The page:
Friday, July 20, 2018
The American Legal Institute is holding a conference entitled, Estate Planning for the Family Business Owner 2018, Thursday, November 1, 2018 - Friday, November 2, 2018 at the Atlanta Marriott Marquis in London, Georgia. Provided below is a description of the event:
Why You Should Attend
What You Will Learn
Planning in light of tax reform, lower income taxes, and higher estate tax exemptions
Critical income tax issues and planning strategies, including tax-savings opportunities when passing wealth from one generation to the next
Valuing an equity interest in a family business
Motivating your family business client to engage in thoughtful succession planning
Deferred compensation and equity-based compensation plans
Advising on family harmony issues that can impact succession plans
Sophisticated trust techniques for lifetime transfersFor in-person attendees: An optional breakfast workshop on the second morning provides an opportunity to dive deeper into income tax issues not covered during the regular program. Don't miss this chance to discuss your questions with experienced faculty in an informal setting!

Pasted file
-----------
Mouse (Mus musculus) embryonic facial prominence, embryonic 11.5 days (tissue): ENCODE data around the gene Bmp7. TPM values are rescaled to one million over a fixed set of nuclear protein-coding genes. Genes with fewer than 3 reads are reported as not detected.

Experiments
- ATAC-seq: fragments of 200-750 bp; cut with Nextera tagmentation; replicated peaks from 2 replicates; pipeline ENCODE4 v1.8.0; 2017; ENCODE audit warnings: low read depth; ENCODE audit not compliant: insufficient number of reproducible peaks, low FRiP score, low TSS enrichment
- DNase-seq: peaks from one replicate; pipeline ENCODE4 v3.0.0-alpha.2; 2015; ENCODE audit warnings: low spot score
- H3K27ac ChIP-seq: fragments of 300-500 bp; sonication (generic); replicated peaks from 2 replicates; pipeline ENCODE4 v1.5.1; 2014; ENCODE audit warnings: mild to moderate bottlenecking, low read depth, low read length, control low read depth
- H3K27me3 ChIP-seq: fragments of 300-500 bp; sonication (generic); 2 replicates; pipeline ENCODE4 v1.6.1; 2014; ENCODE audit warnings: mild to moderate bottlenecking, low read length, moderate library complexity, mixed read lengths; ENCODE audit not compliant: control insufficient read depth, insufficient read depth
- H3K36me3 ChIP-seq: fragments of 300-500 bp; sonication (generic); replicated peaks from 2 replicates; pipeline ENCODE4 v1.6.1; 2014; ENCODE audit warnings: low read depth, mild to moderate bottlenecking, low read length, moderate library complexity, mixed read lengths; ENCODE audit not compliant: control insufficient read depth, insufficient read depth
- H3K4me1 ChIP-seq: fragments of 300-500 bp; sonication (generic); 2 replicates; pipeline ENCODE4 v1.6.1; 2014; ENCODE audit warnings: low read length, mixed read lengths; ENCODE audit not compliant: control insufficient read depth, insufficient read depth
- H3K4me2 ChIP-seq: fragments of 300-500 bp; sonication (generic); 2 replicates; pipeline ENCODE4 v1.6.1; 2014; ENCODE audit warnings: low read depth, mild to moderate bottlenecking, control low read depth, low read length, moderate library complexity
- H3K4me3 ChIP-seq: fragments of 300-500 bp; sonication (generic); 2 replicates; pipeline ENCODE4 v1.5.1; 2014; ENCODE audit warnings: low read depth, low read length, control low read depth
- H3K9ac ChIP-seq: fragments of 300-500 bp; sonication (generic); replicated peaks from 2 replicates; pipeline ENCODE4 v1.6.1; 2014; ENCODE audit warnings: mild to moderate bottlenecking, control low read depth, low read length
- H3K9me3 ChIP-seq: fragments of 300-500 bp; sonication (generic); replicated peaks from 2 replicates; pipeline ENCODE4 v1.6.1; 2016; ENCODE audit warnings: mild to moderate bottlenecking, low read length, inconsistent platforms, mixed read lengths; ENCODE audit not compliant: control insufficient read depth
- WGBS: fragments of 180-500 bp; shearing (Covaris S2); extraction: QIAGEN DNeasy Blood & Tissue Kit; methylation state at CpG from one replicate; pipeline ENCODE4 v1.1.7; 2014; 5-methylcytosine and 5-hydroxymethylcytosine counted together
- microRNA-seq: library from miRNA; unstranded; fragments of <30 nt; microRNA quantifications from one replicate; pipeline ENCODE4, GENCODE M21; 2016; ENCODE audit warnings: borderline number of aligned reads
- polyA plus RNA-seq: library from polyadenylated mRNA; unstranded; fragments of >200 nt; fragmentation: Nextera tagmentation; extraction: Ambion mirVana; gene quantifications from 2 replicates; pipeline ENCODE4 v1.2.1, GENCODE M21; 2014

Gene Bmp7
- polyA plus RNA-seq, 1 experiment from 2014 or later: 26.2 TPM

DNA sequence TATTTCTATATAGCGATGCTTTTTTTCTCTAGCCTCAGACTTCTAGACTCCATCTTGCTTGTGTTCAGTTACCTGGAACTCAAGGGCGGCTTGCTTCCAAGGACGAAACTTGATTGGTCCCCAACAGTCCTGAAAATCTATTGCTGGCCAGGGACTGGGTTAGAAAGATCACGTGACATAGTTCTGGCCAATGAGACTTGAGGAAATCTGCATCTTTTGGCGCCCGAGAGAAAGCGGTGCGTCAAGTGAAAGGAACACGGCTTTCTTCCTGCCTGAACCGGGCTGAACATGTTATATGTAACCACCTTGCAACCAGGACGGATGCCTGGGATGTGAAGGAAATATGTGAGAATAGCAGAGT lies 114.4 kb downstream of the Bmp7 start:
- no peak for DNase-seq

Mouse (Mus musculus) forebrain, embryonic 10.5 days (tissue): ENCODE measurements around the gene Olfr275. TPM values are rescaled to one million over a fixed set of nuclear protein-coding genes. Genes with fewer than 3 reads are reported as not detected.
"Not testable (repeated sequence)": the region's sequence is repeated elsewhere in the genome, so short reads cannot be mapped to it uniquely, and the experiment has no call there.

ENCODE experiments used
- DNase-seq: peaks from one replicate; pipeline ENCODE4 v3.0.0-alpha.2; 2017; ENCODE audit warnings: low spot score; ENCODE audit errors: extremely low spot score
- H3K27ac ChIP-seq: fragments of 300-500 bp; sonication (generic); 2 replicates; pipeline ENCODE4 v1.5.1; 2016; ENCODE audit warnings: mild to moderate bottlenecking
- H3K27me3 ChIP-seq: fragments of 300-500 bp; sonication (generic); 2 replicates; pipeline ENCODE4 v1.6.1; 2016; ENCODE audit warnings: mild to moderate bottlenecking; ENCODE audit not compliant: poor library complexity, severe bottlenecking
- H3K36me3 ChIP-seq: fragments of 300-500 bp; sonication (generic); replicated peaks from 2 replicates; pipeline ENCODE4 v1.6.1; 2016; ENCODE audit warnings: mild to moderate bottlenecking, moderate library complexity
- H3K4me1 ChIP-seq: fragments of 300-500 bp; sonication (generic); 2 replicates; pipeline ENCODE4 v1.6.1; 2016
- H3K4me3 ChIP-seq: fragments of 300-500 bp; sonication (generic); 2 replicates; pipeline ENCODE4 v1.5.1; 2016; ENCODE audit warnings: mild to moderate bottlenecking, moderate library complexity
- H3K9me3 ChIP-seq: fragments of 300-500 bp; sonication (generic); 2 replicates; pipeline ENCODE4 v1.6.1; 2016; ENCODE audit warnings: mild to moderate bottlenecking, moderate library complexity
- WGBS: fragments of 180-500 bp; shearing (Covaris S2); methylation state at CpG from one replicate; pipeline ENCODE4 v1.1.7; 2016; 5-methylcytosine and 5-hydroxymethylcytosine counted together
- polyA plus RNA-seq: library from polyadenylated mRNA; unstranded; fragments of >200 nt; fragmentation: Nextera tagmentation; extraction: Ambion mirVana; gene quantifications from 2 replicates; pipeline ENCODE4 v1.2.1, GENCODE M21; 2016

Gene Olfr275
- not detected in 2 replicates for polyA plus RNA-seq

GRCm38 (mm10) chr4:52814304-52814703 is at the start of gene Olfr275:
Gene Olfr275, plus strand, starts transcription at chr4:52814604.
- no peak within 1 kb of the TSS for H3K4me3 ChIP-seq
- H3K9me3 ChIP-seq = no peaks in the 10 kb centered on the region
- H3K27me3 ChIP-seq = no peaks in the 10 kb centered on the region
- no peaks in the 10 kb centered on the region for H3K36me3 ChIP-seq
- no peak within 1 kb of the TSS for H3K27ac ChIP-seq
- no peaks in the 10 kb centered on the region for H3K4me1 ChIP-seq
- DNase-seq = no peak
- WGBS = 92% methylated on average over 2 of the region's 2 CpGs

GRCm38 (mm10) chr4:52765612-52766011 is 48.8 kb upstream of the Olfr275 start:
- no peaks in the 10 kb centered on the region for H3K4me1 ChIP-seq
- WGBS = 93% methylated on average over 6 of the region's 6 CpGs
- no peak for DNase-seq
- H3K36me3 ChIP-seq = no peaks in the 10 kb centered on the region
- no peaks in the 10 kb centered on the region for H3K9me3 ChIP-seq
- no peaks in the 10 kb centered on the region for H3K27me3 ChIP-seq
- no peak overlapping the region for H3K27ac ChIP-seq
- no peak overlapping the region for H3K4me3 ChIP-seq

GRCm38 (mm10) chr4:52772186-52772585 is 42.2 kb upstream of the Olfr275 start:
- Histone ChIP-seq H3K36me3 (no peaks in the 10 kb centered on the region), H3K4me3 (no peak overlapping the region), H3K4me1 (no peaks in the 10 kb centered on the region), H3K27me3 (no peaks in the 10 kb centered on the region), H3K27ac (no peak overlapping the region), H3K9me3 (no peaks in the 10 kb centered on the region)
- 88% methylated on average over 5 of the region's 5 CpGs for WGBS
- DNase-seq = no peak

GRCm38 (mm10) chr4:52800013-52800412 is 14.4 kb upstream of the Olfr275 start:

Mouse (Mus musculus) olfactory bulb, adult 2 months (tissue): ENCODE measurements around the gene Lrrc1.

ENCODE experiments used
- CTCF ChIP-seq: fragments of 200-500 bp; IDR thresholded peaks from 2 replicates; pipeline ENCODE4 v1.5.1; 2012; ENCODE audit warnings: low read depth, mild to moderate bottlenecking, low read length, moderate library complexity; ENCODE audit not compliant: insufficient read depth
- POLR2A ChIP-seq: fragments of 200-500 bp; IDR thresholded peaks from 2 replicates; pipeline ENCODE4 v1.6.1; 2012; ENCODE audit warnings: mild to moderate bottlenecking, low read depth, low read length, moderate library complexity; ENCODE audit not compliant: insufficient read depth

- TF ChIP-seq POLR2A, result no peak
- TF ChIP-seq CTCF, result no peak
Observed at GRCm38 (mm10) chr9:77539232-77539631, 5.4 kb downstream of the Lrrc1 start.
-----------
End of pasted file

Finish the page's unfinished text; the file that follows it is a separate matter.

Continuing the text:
Who Should Attend
Going green in 2018! Course materials will be available in electronic format for download the week before and during the course. Print materials will not be distributed. All registrants are advised to bring laptops or tablets to the course to view the course materials, including updates.
Wednesday, July 18, 2018
The National Business Institute is holding a conference entitled, Estate Planning for Farmers and Ranchers, on Tuesday, July 24, 2018 at the Ramada Midtown Grand Island in Grand Island, Nebraska. Provided below is a description of the event:
How to Protect Farm Assets and Transfer Them to Heirs
Estate planning for farms and ranches requires specialized knowledge and tools to ensure the best client representation. This legal course will give you the knowledge to preserve the farms and other assets your clients have worked their entire lives to acquire and build. Explore the challenges and opportunities unique to estate planning for farmers to help make good sense of difficult legal and financial policies. Learn what you need to know about estate taxes, wills, trusts, government programs, and other key elements. Help your clients take care of their estate planning needs and their family's future - register today!
- Take full advantage of government farm programs and valuation discounts.